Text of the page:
Chief strategist cautions nations considering a ‘de facto’ ban


According to Meltem Demirors, the chief strategy officer of the $5 billion worth crypto asset management business CoinShares, the proof-of-work idea is being used as a cover for countries to outlaw Bitcoin.

Demirors claimed that governments throughout the world want to outlaw Bitcoin because of its high energy usage, but in truth, they are concerned about the asset’s decentralised character, which they fear.

When it comes to dealing with Bitcoin’s danger, she feels that banning proof-of-work mining would almost certainly lead to a collapse of the whole crypto industry.

As a result, Demirors cautioned, the strict requirements might quickly move to the more energy-efficient proof-of-stake.

To me, the most troubling thing about what we’re witnessing throughout the globe is that people are attempting to enforce a de facto ban on bitcoin without saying so explicitly by attacking its proof-of-work model and, in particular, the amount of energy it uses. All of this would be impossible without Bitcoin, both as a source of liquidity and as a sink. That’s why I think it’s ridiculous,” she remarked.

Prior to Bitcoin’s huge price decline, she had issued a warning about the dangers of the crypto market. On May 8, Finbold announced that the price of Bitcoin had fallen below $34,600, an almost 10-month low.

Because Bitcoin has a strong community and decentralisation is the proper thing to do, a strategist was certain that a proposed ban on the currency would not be enacted.

A co-founder of Lightning Labs, Elizabeth Stark, also said that assaults on Bitcoin are due to its decentralised structure during the panel discussion.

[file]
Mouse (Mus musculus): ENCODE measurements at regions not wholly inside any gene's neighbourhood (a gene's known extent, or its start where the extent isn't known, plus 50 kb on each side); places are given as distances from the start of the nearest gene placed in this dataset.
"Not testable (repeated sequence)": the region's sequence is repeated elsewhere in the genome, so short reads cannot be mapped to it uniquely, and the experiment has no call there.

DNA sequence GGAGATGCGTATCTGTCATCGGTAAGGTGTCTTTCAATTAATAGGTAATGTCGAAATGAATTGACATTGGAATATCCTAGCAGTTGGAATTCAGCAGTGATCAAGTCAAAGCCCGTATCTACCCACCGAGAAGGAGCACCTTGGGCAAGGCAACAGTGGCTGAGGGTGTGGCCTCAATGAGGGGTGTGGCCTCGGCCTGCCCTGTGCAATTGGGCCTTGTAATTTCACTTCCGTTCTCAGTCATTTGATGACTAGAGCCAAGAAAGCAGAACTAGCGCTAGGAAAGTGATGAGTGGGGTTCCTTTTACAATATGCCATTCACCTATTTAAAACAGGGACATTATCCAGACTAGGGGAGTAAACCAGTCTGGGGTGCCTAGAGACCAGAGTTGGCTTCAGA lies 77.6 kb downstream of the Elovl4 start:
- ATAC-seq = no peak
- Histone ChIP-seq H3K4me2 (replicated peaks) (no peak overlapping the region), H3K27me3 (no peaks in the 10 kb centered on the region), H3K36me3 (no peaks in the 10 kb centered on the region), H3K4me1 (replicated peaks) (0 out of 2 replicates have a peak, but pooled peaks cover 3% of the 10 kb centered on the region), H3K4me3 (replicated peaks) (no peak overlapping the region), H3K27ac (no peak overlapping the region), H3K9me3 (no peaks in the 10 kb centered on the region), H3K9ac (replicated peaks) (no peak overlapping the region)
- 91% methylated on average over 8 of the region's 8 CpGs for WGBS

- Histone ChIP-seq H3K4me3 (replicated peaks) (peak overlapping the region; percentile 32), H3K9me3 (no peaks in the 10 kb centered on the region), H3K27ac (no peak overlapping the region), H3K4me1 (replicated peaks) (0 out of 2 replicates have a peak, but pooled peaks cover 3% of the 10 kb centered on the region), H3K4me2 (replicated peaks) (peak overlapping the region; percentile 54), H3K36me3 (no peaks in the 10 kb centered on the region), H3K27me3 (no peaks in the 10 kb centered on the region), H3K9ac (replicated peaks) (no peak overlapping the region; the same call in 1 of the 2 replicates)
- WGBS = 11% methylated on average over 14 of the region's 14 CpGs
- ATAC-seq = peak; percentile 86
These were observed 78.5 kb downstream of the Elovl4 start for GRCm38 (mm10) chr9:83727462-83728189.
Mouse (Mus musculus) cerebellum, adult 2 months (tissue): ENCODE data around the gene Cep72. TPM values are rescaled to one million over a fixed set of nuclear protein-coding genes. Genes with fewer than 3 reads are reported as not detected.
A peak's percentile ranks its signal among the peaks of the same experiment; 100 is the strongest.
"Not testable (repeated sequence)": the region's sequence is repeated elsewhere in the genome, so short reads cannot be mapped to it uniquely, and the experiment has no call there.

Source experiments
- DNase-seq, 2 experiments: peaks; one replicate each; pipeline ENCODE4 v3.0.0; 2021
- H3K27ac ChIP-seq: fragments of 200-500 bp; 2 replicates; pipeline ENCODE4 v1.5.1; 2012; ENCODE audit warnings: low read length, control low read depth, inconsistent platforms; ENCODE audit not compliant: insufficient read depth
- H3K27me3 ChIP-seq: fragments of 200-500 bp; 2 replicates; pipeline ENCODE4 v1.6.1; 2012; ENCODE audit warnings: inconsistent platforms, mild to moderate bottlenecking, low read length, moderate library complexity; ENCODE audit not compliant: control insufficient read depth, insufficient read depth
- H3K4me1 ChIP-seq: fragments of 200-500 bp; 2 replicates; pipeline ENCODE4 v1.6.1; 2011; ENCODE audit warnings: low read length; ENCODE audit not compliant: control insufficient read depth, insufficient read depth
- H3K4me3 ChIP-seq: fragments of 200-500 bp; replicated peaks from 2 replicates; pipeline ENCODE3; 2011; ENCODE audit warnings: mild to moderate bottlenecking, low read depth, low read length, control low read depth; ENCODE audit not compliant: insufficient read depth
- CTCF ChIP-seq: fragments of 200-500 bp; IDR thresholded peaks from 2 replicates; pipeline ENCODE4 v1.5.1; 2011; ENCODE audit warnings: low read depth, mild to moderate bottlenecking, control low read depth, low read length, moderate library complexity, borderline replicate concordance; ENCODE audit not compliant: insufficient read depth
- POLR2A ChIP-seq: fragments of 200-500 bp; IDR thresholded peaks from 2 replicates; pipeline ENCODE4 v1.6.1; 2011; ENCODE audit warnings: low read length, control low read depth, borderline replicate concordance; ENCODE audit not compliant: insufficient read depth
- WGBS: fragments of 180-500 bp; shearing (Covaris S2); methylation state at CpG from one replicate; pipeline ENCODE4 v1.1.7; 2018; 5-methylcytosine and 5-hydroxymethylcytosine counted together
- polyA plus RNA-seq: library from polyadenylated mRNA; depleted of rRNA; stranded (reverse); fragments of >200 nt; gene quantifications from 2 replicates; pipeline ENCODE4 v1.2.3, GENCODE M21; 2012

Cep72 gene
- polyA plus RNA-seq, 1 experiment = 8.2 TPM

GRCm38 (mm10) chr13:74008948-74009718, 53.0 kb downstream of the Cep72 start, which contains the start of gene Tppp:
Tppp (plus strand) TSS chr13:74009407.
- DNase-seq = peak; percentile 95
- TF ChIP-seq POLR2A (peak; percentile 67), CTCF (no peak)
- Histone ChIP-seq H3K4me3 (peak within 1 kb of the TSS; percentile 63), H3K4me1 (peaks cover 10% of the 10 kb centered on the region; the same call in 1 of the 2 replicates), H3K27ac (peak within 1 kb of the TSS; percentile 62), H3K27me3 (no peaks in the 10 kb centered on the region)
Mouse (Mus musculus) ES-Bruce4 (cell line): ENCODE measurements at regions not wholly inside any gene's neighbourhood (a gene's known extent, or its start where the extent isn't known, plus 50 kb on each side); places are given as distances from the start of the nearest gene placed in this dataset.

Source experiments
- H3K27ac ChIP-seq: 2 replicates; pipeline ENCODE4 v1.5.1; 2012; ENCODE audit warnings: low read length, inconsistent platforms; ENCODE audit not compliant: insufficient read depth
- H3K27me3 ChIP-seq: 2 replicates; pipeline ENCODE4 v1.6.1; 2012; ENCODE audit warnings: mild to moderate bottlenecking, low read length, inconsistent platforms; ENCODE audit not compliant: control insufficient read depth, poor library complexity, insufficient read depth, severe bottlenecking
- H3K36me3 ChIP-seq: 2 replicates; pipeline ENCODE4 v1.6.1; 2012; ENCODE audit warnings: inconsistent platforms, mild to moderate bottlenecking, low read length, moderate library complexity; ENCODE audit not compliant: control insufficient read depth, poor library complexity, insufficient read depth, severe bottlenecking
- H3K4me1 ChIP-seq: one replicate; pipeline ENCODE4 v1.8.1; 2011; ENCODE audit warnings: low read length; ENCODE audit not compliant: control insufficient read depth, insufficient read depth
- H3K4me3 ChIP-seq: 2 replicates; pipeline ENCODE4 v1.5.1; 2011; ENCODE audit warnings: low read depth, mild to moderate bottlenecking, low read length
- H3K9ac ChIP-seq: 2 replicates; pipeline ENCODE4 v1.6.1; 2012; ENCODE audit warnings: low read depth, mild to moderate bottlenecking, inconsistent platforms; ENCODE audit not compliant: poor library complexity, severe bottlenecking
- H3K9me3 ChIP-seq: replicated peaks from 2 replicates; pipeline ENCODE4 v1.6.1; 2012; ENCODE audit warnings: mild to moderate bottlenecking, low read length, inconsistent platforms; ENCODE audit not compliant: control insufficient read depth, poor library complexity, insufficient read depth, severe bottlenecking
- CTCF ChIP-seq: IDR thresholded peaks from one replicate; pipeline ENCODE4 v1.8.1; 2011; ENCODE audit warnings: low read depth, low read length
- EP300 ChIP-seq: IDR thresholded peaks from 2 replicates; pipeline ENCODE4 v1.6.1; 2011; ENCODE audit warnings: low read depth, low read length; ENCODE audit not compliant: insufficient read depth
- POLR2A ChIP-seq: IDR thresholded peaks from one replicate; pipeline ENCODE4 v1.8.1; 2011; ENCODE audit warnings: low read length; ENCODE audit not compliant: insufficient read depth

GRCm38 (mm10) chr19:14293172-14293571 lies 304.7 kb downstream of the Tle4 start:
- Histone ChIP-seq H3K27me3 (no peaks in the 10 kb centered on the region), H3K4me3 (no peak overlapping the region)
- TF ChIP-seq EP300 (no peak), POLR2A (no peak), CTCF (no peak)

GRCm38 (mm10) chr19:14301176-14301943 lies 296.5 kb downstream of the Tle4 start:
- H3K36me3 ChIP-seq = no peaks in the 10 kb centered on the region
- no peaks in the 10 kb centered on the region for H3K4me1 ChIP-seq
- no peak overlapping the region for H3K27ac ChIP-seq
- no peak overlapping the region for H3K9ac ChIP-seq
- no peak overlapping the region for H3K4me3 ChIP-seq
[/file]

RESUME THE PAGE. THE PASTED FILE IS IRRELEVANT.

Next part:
Legislators implementing anti-prisoner of war measures

In light of the significant energy consumption of proof-of-work protocols, more governments are considering legislation that would make them illegal. When the New York Assembly enacted a measure delaying certain aspects of the state’s proof-of-work crypto mining industry for two years, it was a case in point.

Before taking any action, the measure mandates that a thorough investigation be conducted. After a setback, the measure was allegedly rejected by the Senate Environmental Conservation Committee at its last meeting of this parliamentary session.

European Securities and Markets Authority (ESMA) was also pressing for an EU ban on cryptocurrency mining, as Finbold revealed earlier this month (PoW). The EU parliament, on the other hand, rejected a ban on PoW techniques.

Despite the fact that Bitcoin is on the verge of widespread acceptance, the digital currency has been slow to catch on due to environmental concerns. A notable transition in the protocol is taking place in Ethereum, the second-ranked digital currency, and there are demands for Bitcoin to follow suit.

As a result, Greenpeace and Chris Larsen, co-founder of Ripple, have launched a lobbying effort to encourage Bitcoin to transition to proof-of-stake.

A large number of activists are attempting to dispel prevalent misconceptions about the energy consumption of Bitcoin. Bitcoin’s environmental effect may not be as severe as previously thought, despite reports to the contrary.

About 25 percent less power was used in 2022 Q1 than at the same time last year, according to a study from the Bitcoin Mining Council. At the same time, Bitcoin’s carbon footprint is being reduced by miners using more and more renewable energy.

Also Read: Brock Pierce predicts Bitcoin (BTC) will either crash or explode to $1,000,000

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